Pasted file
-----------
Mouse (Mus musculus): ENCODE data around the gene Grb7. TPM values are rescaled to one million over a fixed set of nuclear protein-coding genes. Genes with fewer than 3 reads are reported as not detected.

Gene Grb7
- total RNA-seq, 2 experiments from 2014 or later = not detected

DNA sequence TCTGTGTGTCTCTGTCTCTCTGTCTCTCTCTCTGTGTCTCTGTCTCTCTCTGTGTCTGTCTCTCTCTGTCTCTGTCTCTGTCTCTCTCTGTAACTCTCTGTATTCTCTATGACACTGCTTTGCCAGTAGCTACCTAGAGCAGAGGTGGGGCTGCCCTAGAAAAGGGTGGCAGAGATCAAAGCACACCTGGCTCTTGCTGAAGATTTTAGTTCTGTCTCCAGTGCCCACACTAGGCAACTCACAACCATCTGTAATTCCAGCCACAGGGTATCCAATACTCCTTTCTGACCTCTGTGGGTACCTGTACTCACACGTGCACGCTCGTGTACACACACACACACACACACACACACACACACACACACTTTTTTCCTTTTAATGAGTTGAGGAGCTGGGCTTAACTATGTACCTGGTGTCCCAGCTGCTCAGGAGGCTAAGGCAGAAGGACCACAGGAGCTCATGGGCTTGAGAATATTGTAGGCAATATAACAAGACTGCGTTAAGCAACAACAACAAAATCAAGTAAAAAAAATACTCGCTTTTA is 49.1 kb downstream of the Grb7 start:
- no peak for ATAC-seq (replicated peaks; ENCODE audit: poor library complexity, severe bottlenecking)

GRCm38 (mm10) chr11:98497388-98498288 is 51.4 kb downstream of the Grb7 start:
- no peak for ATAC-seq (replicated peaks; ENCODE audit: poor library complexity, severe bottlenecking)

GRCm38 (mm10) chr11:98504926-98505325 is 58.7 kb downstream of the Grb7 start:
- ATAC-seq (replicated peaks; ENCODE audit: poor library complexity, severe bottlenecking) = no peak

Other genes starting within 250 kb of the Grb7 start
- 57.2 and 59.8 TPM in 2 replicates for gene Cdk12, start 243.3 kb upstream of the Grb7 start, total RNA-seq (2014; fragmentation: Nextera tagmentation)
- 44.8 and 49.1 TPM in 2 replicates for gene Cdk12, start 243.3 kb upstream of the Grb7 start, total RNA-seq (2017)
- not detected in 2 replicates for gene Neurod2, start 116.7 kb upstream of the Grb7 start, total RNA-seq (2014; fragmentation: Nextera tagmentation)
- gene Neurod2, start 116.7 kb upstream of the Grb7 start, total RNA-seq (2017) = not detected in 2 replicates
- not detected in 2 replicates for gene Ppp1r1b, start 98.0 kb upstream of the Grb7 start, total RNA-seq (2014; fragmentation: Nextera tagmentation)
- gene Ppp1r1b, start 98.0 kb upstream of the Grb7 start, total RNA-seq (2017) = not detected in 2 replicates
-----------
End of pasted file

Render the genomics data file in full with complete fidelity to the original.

Mouse (Mus musculus): ENCODE data around the gene Grb7. TPM values are rescaled to one million over a fixed set of nuclear protein-coding genes. Genes with fewer than 3 reads are reported as not detected.

Gene Grb7
- total RNA-seq, 2 experiments from 2014 or later = not detected

DNA sequence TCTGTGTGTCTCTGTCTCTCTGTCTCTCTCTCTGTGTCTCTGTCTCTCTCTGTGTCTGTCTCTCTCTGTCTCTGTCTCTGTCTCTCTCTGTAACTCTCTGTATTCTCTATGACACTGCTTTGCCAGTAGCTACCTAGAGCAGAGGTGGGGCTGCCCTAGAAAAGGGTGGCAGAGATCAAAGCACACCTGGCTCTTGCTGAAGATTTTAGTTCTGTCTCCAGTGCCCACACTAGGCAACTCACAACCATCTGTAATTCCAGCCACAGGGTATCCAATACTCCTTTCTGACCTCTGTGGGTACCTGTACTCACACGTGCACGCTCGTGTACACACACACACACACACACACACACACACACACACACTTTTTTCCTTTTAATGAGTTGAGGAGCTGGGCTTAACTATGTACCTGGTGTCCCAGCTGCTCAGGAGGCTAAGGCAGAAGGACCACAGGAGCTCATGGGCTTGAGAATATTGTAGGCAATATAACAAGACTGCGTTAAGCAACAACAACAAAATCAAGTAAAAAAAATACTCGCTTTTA is 49.1 kb downstream of the Grb7 start:
- no peak for ATAC-seq (replicated peaks; ENCODE audit: poor library complexity, severe bottlenecking)

GRCm38 (mm10) chr11:98497388-98498288 is 51.4 kb downstream of the Grb7 start:
- no peak for ATAC-seq (replicated peaks; ENCODE audit: poor library complexity, severe bottlenecking)

GRCm38 (mm10) chr11:98504926-98505325 is 58.7 kb downstream of the Grb7 start:
- ATAC-seq (replicated peaks; ENCODE audit: poor library complexity, severe bottlenecking) = no peak

Other genes starting within 250 kb of the Grb7 start
- 57.2 and 59.8 TPM in 2 replicates for gene Cdk12, start 243.3 kb upstream of the Grb7 start, total RNA-seq (2014; fragmentation: Nextera tagmentation)
- 44.8 and 49.1 TPM in 2 replicates for gene Cdk12, start 243.3 kb upstream of the Grb7 start, total RNA-seq (2017)
- not detected in 2 replicates for gene Neurod2, start 116.7 kb upstream of the Grb7 start, total RNA-seq (2014; fragmentation: Nextera tagmentation)
- gene Neurod2, start 116.7 kb upstream of the Grb7 start, total RNA-seq (2017) = not detected in 2 replicates
- not detected in 2 replicates for gene Ppp1r1b, start 98.0 kb upstream of the Grb7 start, total RNA-seq (2014; fragmentation: Nextera tagmentation)
- gene Ppp1r1b, start 98.0 kb upstream of the Grb7 start, total RNA-seq (2017) = not detected in 2 replicates